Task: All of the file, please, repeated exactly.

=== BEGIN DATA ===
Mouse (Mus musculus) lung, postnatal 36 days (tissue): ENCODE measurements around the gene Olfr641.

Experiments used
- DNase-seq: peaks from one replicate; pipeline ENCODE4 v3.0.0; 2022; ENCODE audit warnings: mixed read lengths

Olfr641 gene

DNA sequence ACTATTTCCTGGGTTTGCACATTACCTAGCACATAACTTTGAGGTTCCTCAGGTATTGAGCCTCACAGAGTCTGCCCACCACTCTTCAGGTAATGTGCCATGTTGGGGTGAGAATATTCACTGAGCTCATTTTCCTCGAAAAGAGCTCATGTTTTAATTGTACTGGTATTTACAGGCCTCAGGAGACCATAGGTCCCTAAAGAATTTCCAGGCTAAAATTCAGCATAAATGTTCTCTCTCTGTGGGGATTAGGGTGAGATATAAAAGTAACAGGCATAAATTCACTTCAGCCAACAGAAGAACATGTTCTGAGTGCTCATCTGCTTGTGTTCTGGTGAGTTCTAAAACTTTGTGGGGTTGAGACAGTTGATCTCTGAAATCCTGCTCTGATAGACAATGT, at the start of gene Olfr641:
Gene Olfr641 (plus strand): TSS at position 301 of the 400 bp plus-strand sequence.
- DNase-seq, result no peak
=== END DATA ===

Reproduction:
Mouse (Mus musculus) lung, postnatal 36 days (tissue): ENCODE measurements around the gene Olfr641.

Experiments used
- DNase-seq: peaks from one replicate; pipeline ENCODE4 v3.0.0; 2022; ENCODE audit warnings: mixed read lengths

Olfr641 gene

DNA sequence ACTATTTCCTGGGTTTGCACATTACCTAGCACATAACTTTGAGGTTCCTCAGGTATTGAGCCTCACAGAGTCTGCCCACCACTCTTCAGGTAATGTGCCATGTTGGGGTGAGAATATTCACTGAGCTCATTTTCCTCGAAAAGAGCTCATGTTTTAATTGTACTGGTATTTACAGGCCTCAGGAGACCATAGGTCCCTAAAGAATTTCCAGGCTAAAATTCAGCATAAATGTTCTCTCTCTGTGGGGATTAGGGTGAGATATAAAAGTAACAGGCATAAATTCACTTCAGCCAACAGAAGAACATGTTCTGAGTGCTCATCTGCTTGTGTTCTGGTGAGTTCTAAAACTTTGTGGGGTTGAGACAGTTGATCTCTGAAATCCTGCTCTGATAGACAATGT, at the start of gene Olfr641:
Gene Olfr641 (plus strand): TSS at position 301 of the 400 bp plus-strand sequence.
- DNase-seq, result no peak